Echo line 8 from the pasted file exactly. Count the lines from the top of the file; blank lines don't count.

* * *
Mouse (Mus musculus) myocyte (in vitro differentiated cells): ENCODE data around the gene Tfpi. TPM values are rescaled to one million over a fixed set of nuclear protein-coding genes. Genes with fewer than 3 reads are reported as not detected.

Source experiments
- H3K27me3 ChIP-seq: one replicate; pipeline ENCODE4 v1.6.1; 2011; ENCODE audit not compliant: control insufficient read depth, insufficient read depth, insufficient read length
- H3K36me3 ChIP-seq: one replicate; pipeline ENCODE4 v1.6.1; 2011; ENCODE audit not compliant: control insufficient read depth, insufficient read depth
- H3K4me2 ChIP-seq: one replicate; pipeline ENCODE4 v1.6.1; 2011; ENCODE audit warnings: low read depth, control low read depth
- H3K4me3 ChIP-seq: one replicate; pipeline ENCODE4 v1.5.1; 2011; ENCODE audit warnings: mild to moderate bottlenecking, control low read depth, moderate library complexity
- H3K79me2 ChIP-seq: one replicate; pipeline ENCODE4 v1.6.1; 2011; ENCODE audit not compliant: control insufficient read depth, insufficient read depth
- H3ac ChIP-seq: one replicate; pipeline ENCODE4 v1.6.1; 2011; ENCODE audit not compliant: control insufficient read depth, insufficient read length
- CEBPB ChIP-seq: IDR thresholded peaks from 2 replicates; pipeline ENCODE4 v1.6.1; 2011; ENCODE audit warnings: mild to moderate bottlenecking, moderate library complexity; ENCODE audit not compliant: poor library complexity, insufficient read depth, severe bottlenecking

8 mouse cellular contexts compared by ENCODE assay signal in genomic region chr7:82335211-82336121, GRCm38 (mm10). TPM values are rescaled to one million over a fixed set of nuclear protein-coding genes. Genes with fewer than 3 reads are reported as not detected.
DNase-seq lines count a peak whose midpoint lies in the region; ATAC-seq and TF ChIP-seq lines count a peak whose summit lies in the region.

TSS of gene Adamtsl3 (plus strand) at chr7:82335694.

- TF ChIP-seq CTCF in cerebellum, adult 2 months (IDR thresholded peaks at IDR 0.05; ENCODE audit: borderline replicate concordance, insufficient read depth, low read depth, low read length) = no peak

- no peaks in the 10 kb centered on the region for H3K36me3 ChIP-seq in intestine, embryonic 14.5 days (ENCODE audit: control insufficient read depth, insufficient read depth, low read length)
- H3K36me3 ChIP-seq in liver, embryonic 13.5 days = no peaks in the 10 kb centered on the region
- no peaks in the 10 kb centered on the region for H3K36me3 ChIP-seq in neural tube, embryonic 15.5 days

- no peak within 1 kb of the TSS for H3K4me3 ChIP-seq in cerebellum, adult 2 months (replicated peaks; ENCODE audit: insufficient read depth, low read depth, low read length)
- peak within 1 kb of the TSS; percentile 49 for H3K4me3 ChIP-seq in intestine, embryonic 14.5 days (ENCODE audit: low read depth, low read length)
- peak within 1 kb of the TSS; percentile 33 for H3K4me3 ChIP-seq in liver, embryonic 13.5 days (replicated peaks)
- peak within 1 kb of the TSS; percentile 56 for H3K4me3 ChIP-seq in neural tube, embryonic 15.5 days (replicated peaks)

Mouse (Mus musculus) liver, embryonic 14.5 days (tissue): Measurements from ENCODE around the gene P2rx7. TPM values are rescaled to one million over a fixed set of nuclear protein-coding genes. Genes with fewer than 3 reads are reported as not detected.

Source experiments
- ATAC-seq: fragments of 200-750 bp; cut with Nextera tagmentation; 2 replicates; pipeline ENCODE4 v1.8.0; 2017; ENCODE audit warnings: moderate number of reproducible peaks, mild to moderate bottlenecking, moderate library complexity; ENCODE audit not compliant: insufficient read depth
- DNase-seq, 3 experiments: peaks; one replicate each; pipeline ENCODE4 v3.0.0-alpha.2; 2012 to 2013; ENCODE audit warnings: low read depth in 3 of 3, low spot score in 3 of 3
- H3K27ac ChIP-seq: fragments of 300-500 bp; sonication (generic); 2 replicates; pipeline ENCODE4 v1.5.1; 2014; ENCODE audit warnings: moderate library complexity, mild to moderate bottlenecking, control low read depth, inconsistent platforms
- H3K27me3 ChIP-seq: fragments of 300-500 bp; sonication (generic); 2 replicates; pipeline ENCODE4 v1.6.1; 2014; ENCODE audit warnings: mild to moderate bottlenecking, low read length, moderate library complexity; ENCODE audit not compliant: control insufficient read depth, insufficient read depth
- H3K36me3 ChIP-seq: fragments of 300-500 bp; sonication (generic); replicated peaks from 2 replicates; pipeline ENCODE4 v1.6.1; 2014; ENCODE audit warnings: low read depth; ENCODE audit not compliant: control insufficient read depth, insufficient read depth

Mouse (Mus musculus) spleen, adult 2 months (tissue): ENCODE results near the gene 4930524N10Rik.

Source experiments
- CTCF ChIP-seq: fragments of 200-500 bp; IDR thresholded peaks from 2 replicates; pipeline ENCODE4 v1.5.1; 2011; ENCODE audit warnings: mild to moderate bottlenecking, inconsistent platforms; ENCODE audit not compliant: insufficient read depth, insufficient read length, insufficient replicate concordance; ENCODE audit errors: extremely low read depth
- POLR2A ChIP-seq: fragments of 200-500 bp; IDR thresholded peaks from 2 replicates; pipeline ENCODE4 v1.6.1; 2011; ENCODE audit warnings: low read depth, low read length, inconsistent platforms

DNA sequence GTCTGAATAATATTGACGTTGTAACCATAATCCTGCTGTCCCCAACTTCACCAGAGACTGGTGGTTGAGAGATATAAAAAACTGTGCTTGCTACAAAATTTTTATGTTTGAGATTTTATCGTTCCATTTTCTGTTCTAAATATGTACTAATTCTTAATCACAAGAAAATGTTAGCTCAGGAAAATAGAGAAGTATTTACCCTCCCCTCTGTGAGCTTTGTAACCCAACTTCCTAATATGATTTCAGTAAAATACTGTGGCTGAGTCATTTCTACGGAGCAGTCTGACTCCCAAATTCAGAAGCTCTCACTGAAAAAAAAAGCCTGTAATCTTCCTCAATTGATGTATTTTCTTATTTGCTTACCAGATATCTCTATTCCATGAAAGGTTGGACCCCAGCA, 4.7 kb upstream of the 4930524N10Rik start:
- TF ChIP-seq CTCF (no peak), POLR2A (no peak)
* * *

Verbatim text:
- H3ac ChIP-seq: one replicate; pipeline ENCODE4 v1.6.1; 2011; ENCODE audit not compliant: control insufficient read depth, insufficient read length